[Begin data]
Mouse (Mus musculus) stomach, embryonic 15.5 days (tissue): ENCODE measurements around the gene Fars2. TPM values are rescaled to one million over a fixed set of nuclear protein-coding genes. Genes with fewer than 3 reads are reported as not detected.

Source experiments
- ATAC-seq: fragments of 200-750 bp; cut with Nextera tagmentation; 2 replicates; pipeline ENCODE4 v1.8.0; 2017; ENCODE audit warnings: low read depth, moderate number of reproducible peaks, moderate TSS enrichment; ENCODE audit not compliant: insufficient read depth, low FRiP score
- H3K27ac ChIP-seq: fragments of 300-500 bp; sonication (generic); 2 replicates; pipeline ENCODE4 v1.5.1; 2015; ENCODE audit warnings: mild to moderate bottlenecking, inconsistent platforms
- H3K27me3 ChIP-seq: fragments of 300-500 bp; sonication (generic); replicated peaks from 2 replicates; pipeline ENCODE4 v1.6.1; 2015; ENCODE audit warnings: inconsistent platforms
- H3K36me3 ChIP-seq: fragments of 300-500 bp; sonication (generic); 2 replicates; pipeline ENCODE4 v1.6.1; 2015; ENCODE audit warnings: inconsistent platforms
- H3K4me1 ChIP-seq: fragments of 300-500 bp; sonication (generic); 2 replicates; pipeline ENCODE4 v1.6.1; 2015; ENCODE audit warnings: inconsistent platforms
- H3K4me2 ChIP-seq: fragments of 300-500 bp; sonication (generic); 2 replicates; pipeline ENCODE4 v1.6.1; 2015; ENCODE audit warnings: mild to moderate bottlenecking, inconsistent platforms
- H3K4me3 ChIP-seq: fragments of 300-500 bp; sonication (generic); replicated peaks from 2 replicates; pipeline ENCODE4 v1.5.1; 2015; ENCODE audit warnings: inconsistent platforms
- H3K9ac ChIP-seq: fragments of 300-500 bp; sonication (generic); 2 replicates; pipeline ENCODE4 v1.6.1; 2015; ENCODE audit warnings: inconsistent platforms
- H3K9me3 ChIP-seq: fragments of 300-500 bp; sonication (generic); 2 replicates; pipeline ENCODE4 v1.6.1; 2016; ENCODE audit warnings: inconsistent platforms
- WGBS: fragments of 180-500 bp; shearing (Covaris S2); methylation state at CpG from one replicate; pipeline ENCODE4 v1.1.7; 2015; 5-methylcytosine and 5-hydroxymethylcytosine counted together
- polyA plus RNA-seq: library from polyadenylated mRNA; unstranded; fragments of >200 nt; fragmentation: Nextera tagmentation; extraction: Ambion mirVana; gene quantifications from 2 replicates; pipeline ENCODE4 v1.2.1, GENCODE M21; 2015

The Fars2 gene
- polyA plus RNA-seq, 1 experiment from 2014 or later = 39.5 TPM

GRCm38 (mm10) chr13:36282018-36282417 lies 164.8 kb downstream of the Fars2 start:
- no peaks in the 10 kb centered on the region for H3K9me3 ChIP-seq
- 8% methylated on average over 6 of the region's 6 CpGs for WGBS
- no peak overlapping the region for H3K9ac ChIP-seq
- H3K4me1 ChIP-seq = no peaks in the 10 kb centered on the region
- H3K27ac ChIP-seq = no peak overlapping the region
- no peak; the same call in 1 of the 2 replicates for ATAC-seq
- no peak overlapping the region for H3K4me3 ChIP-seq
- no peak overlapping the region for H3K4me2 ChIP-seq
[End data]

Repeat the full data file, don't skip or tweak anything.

Mouse (Mus musculus) stomach, embryonic 15.5 days (tissue): ENCODE measurements around the gene Fars2. TPM values are rescaled to one million over a fixed set of nuclear protein-coding genes. Genes with fewer than 3 reads are reported as not detected.

Source experiments
- ATAC-seq: fragments of 200-750 bp; cut with Nextera tagmentation; 2 replicates; pipeline ENCODE4 v1.8.0; 2017; ENCODE audit warnings: low read depth, moderate number of reproducible peaks, moderate TSS enrichment; ENCODE audit not compliant: insufficient read depth, low FRiP score
- H3K27ac ChIP-seq: fragments of 300-500 bp; sonication (generic); 2 replicates; pipeline ENCODE4 v1.5.1; 2015; ENCODE audit warnings: mild to moderate bottlenecking, inconsistent platforms
- H3K27me3 ChIP-seq: fragments of 300-500 bp; sonication (generic); replicated peaks from 2 replicates; pipeline ENCODE4 v1.6.1; 2015; ENCODE audit warnings: inconsistent platforms
- H3K36me3 ChIP-seq: fragments of 300-500 bp; sonication (generic); 2 replicates; pipeline ENCODE4 v1.6.1; 2015; ENCODE audit warnings: inconsistent platforms
- H3K4me1 ChIP-seq: fragments of 300-500 bp; sonication (generic); 2 replicates; pipeline ENCODE4 v1.6.1; 2015; ENCODE audit warnings: inconsistent platforms
- H3K4me2 ChIP-seq: fragments of 300-500 bp; sonication (generic); 2 replicates; pipeline ENCODE4 v1.6.1; 2015; ENCODE audit warnings: mild to moderate bottlenecking, inconsistent platforms
- H3K4me3 ChIP-seq: fragments of 300-500 bp; sonication (generic); replicated peaks from 2 replicates; pipeline ENCODE4 v1.5.1; 2015; ENCODE audit warnings: inconsistent platforms
- H3K9ac ChIP-seq: fragments of 300-500 bp; sonication (generic); 2 replicates; pipeline ENCODE4 v1.6.1; 2015; ENCODE audit warnings: inconsistent platforms
- H3K9me3 ChIP-seq: fragments of 300-500 bp; sonication (generic); 2 replicates; pipeline ENCODE4 v1.6.1; 2016; ENCODE audit warnings: inconsistent platforms
- WGBS: fragments of 180-500 bp; shearing (Covaris S2); methylation state at CpG from one replicate; pipeline ENCODE4 v1.1.7; 2015; 5-methylcytosine and 5-hydroxymethylcytosine counted together
- polyA plus RNA-seq: library from polyadenylated mRNA; unstranded; fragments of >200 nt; fragmentation: Nextera tagmentation; extraction: Ambion mirVana; gene quantifications from 2 replicates; pipeline ENCODE4 v1.2.1, GENCODE M21; 2015

The Fars2 gene
- polyA plus RNA-seq, 1 experiment from 2014 or later = 39.5 TPM

GRCm38 (mm10) chr13:36282018-36282417 lies 164.8 kb downstream of the Fars2 start:
- no peaks in the 10 kb centered on the region for H3K9me3 ChIP-seq
- 8% methylated on average over 6 of the region's 6 CpGs for WGBS
- no peak overlapping the region for H3K9ac ChIP-seq
- H3K4me1 ChIP-seq = no peaks in the 10 kb centered on the region
- H3K27ac ChIP-seq = no peak overlapping the region
- no peak; the same call in 1 of the 2 replicates for ATAC-seq
- no peak overlapping the region for H3K4me3 ChIP-seq
- no peak overlapping the region for H3K4me2 ChIP-seq